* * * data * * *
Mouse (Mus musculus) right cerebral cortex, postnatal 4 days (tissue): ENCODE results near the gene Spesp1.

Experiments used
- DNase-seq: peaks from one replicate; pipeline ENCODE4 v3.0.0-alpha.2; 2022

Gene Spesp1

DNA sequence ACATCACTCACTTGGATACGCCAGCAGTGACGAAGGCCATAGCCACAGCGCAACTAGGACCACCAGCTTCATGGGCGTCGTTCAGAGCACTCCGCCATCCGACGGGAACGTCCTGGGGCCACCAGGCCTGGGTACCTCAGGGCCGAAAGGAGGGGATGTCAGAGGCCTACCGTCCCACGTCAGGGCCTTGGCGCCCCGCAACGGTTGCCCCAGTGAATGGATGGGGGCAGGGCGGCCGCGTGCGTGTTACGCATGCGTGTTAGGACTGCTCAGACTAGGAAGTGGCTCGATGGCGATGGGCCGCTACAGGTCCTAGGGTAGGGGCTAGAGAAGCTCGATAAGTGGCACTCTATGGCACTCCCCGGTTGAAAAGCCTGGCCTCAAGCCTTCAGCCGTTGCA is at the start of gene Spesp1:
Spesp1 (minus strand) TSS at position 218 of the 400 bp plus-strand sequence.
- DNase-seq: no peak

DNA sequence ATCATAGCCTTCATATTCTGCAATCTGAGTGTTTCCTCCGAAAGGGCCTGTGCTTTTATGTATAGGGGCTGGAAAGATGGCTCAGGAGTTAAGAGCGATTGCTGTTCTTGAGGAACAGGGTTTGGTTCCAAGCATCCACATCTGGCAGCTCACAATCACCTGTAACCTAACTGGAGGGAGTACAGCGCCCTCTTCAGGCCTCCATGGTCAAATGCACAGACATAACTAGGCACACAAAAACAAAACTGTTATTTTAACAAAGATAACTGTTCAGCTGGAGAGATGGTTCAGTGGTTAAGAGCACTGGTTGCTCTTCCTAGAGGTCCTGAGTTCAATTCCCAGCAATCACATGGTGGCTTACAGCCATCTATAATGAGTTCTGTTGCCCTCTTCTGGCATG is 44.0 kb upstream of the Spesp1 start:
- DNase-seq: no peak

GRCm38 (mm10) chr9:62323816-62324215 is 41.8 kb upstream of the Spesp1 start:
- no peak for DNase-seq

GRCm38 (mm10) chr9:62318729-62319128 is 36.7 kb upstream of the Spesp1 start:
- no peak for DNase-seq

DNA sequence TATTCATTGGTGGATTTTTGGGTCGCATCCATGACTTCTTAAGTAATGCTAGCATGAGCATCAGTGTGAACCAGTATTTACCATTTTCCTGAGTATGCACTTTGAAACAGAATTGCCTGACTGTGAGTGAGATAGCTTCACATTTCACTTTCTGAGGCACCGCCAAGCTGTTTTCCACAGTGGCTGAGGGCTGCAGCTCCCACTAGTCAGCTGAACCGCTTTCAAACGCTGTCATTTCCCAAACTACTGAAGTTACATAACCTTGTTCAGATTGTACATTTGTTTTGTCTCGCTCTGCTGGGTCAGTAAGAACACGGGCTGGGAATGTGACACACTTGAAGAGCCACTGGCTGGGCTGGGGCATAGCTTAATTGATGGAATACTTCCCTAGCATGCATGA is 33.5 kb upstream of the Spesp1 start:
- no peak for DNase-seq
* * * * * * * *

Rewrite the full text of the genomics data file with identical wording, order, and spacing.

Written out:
Mouse (Mus musculus) right cerebral cortex, postnatal 4 days (tissue): ENCODE results near the gene Spesp1.

Experiments used
- DNase-seq: peaks from one replicate; pipeline ENCODE4 v3.0.0-alpha.2; 2022

Gene Spesp1

DNA sequence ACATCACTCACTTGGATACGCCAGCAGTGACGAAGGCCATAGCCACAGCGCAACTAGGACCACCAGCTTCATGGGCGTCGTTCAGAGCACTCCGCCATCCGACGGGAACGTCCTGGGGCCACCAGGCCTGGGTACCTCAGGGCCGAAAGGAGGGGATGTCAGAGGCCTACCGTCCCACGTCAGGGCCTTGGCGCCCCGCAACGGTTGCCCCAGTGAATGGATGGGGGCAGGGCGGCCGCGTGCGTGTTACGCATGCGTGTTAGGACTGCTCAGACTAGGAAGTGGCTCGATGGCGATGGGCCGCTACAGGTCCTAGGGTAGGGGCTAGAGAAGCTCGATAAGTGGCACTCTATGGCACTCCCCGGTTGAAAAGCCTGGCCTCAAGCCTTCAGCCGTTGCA is at the start of gene Spesp1:
Spesp1 (minus strand) TSS at position 218 of the 400 bp plus-strand sequence.
- DNase-seq: no peak

DNA sequence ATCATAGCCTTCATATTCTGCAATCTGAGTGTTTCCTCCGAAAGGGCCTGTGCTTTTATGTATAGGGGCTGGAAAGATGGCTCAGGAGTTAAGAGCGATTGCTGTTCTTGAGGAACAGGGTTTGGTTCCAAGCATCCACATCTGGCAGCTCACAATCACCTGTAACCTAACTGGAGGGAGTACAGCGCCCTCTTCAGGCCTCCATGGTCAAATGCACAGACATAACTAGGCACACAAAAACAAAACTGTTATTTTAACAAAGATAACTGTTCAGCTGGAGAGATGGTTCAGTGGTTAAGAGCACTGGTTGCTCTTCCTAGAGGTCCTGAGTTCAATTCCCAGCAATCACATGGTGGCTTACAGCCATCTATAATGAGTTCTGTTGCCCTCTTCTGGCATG is 44.0 kb upstream of the Spesp1 start:
- DNase-seq: no peak

GRCm38 (mm10) chr9:62323816-62324215 is 41.8 kb upstream of the Spesp1 start:
- no peak for DNase-seq

GRCm38 (mm10) chr9:62318729-62319128 is 36.7 kb upstream of the Spesp1 start:
- no peak for DNase-seq

DNA sequence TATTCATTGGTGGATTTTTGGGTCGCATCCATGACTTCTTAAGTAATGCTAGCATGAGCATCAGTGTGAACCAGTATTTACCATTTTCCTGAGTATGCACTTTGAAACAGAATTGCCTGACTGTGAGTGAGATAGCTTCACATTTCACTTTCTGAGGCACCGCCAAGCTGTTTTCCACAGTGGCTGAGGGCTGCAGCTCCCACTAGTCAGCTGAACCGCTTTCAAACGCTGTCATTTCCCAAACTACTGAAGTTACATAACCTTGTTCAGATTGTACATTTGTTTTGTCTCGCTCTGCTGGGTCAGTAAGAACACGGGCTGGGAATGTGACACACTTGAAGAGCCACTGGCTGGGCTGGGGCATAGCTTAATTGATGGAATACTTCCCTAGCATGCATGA is 33.5 kb upstream of the Spesp1 start:
- no peak for DNase-seq